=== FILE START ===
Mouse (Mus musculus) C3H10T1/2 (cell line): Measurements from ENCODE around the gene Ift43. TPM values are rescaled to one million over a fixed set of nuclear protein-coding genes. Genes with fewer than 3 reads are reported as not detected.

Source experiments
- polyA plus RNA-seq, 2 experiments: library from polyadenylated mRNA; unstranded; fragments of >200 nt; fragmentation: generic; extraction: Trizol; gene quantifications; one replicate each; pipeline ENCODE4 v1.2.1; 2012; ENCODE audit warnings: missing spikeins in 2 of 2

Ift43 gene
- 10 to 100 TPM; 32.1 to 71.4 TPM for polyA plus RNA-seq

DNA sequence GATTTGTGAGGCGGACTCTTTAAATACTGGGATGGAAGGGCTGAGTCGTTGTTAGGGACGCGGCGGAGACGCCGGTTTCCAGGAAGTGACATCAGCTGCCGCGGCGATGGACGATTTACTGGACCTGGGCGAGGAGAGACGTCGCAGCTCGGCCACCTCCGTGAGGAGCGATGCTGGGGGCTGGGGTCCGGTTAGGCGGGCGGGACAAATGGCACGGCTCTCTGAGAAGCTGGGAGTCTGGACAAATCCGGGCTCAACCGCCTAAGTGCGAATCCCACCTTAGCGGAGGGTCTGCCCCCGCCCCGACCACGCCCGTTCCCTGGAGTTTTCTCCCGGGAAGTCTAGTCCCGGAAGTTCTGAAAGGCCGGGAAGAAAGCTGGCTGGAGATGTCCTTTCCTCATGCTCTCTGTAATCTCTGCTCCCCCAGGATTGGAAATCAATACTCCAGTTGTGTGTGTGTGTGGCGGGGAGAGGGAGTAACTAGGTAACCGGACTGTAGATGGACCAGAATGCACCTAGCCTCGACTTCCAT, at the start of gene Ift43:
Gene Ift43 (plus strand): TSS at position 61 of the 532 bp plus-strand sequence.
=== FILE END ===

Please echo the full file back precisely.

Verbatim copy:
Mouse (Mus musculus) C3H10T1/2 (cell line): Measurements from ENCODE around the gene Ift43. TPM values are rescaled to one million over a fixed set of nuclear protein-coding genes. Genes with fewer than 3 reads are reported as not detected.

Source experiments
- polyA plus RNA-seq, 2 experiments: library from polyadenylated mRNA; unstranded; fragments of >200 nt; fragmentation: generic; extraction: Trizol; gene quantifications; one replicate each; pipeline ENCODE4 v1.2.1; 2012; ENCODE audit warnings: missing spikeins in 2 of 2

Ift43 gene
- 10 to 100 TPM; 32.1 to 71.4 TPM for polyA plus RNA-seq

DNA sequence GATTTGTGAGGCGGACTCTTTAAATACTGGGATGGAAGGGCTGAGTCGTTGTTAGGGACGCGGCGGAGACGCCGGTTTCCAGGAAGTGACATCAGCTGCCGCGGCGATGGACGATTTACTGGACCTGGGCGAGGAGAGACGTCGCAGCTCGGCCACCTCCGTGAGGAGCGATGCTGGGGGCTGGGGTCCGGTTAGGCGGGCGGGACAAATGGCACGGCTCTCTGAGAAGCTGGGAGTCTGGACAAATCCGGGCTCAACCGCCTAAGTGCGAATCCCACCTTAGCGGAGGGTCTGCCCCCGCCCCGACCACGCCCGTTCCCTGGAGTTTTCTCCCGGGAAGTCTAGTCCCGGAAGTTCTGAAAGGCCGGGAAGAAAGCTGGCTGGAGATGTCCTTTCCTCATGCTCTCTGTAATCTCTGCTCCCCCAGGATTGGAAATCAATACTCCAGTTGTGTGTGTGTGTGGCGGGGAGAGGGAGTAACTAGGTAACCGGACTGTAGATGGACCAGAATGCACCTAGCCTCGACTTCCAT, at the start of gene Ift43:
Gene Ift43 (plus strand): TSS at position 61 of the 532 bp plus-strand sequence.